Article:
What I did want to add to this debate is the idea that steampunk can be a very empowering arena for females: a place where aspects of the ethos of Victorian times can be re-created and revisited, without the ever-present misogyny of the actual historical era. However, when steampunk devolves into yet another excuse to undermine women by portraying them as scantily clad objects of desire, I myself prefer to get off the train. So I guess my conclusion is that for me personally, any given steampunk costume which consists of an overtly revealing get-up + some goggles (especially if not backed up by at least a modicum of grounding in Victorian history, steampunk literature, etc.), kinda just adds up to standard-issue objectification of women, plus some goggles.

    But then, that’s just my take on things, and I’m certainly not planning to foist it on anyone else unless they want to share! ;)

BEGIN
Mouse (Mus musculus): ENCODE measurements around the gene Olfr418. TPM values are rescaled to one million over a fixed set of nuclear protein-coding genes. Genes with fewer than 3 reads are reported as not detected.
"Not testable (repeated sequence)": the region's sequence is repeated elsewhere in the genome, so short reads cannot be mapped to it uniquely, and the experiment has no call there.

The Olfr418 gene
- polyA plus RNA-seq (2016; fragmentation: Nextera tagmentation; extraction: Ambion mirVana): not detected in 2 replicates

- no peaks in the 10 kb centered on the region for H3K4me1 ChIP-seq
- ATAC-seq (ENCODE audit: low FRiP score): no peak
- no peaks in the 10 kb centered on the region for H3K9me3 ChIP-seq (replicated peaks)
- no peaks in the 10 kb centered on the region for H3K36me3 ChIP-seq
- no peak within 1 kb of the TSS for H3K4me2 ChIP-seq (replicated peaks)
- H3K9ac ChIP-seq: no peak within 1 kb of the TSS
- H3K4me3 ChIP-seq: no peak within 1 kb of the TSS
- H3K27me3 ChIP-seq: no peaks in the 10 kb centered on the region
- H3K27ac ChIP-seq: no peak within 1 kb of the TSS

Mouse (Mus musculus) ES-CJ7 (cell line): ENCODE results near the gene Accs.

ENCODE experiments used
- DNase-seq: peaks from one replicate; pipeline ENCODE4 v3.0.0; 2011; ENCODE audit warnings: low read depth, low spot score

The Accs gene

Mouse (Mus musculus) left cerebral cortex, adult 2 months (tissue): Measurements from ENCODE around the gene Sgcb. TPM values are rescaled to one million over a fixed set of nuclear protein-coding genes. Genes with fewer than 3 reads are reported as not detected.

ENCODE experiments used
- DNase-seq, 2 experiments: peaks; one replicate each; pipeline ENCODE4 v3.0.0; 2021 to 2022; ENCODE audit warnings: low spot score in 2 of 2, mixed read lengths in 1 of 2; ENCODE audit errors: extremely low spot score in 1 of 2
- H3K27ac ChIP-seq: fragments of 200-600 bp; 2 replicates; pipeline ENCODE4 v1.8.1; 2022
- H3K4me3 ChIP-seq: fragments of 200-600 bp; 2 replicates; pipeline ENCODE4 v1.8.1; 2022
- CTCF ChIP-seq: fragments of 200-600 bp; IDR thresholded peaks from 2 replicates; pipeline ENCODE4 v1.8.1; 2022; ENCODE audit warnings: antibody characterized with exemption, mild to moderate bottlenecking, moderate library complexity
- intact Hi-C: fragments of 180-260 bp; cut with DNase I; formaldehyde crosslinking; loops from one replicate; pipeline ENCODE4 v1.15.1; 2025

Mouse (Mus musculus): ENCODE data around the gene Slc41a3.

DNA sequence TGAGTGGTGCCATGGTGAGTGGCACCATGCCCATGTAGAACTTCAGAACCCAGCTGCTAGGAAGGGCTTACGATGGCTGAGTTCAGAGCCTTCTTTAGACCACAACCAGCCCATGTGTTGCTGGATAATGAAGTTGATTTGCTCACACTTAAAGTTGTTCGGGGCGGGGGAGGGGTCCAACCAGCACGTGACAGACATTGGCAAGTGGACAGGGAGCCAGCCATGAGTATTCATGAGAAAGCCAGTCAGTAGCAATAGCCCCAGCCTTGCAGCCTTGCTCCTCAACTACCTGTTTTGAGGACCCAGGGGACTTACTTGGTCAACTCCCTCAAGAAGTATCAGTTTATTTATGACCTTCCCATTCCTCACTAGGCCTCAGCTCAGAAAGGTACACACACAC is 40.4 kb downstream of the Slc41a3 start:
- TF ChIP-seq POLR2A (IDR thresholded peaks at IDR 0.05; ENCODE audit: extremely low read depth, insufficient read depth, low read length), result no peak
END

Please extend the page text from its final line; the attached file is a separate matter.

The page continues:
1. This is a much late reply, and not strictly directed at you–it’s just a question I find can get some good thinking going (and perhaps someone else landing on this page could like it because it ties into your comment):

      What about the people who feel empowered by wearing such supposedly objectifying garments? Being told what’s “not empowering” to wear feels just as stifling as being told what’s “appropriate” or “not objectifying” to wear is, at least to me. Some of us literally just like wearing revealing clothing for whatever reason.*

      That being said, I do agree there’s probably some “standard-issue objectification of women”, as you put it, and I find it quite tiring. For me it’s a matter of those costumes making some people feel like that’s the only way women in the subculture can dress because they’re so ubiquitous–it kills some people’s creativity and desire to show off their creations to others. It’s where I feel that empowering women to make what *they* want to make–even if it’s one of those outfits, just with more personalisation (if it’s off-the-rack) or a willingess to take more risks with the design (if designed or created by themselves) would help more than just deriding any skimpy costume as “less-than” just because it can be viewed as sexually objectifying by some people. (After all, a person in such a costume might realise they look like so many others there, or that they don’t actually like their legs being out, and change their next outfit accordingly. But who’s to say they’ll come back if they feel the community’s unfriendly or unaccepting?)